Social Psychology Expert Nathalie Nahai Explains Why we Share
In the third session of our series on the psychology of sharing, we (virtually) sat down with Nathalie Nahai, acclaimed web psychologist, author and speaker to pick her brain on how advances in technology might be changing the nature of sharing—or might not be. Author of Webs of Influence: The Psychology of Online Persuasion, Nahai helps businesses apply scientific rigour to their website design, content marketing and products.
In addition to working with companies like Google, eBay, and Harvard Business Review, Nathalie also lectures internationally on the digital application of behavioural sciences and co-hosts the Guardian’s Tech Weekly podcast. We connected with Nathalie via Google Hangout, on a Friday afternoon in London (Friday morning in Austin).
Spredfast: How is video, via social networks, influencing the way businesses market now? Is it increasing our creativity? Is it more or less human?
Nathalie: Video is one of the richest media we have for communicating persuasively with others. Online, a lot of the non-verbal cues we rely on to make sense of an interaction (such as facial expressions, intonation, gestures) get stripped out, so by using video we bring a lot of these elements back into play.
When they're done well, videos can enable us to connect on a more intimate, immediate and emotional level with our customers, which is why they can be a powerful tool for humanising your brand.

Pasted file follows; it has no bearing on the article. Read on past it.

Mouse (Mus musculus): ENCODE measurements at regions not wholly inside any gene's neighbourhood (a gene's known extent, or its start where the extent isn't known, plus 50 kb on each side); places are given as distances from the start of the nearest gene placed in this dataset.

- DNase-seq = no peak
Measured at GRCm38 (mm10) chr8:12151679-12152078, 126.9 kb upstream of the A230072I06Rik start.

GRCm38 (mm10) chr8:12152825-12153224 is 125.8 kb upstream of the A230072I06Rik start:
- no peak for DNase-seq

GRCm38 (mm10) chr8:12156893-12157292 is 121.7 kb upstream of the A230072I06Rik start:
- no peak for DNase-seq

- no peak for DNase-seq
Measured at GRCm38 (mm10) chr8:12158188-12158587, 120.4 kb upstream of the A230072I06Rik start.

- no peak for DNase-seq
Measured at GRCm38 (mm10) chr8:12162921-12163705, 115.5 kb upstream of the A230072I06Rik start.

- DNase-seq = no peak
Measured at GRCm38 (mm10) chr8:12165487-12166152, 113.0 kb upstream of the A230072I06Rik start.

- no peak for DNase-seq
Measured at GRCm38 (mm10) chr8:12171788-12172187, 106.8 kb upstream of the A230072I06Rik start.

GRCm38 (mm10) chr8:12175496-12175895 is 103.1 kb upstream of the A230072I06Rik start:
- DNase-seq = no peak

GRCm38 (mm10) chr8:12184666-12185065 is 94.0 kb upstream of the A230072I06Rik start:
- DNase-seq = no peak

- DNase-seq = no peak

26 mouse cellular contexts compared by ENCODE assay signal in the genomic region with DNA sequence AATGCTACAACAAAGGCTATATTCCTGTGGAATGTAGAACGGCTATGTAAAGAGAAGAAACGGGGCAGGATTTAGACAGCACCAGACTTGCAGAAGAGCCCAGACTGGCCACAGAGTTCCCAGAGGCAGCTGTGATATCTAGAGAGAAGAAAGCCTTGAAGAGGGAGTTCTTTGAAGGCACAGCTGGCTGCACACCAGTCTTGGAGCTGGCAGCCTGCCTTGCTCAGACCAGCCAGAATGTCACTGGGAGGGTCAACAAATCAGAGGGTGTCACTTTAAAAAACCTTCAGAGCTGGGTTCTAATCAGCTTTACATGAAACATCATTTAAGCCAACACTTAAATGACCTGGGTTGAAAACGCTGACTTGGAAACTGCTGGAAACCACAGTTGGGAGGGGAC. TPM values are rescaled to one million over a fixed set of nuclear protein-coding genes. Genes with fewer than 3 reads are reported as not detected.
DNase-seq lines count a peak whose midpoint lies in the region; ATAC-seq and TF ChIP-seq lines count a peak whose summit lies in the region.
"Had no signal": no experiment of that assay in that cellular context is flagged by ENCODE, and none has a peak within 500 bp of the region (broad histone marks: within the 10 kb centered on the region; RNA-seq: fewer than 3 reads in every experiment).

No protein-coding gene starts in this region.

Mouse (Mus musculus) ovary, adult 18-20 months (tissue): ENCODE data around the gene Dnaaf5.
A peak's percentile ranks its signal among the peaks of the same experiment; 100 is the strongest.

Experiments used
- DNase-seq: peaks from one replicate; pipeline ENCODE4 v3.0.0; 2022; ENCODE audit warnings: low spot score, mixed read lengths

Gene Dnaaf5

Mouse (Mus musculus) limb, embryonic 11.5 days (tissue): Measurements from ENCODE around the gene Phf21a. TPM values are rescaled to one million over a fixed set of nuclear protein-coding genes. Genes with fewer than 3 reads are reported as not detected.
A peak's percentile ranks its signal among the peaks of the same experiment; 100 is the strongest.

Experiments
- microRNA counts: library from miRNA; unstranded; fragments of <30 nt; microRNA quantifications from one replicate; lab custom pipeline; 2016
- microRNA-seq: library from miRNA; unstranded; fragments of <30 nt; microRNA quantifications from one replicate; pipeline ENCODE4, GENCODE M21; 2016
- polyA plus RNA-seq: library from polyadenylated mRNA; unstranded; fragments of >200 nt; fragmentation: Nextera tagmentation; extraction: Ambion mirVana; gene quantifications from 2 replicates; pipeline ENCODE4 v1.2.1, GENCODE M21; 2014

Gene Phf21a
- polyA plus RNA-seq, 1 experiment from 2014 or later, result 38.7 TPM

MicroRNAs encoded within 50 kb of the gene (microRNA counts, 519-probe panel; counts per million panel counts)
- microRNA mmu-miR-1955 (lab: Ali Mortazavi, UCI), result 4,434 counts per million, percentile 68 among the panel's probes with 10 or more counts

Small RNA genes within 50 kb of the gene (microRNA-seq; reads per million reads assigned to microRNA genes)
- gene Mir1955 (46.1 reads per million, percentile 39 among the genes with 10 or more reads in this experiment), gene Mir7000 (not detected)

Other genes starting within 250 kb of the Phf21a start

Of course, with the increasing demands that are being placed on our attention, it's harder than ever to actually grab, hold, and convert people's attention into useful engagement. So brands who are doing this well are indeed having to find new, provocative and creative ways in which produce video content that works.
S: How can brands and media companies balance being emotional without being opportunistic?
N: It’s a tricky one! A couple of rules of thumb: the first is, whatever your brand values are, make sure you present them through everything you do. If you are a brand that is continuously provocative and people are expecting that, then it’s okay for you to be provocative (although hopefully not distasteful) within your content. But if someone expects your brand to be traditional, and you put out content that’s not quite in line with that expectation, that’s when you get a huge backlash. When someone dies, any brand that seems to be profiting from that will be seen in poor taste.
The other rule of thumb is if you’re providing your users with value, give them something fun or informative, that’s going to make them feel like they’re getting something in return, as opposed to it just abusing their emotion and being click-baity.
S: VR is taking storytelling to the next level, with developers aiming to create a fully immersive experience. How do you envisage this impacting our daily lives?
N: It's hard to say at this stage how pervasive the adoption and impact of VR will be across the various aspects of our lives. There are clear use cases for VR in pornography, gaming, and medical domains, but logistics such as price points and ease-of-use will determine how quickly and widely VR is adopted by society at large.
From a psychological perspective, some initial research suggests that VR can be used to significantly increase empathy as well as pro-social and pro-environmental behaviours, and in the medical world the use of VR games such as SnowWorld have been used effectively to reduce pain sustained from burn injuries, so there is huge potential for good.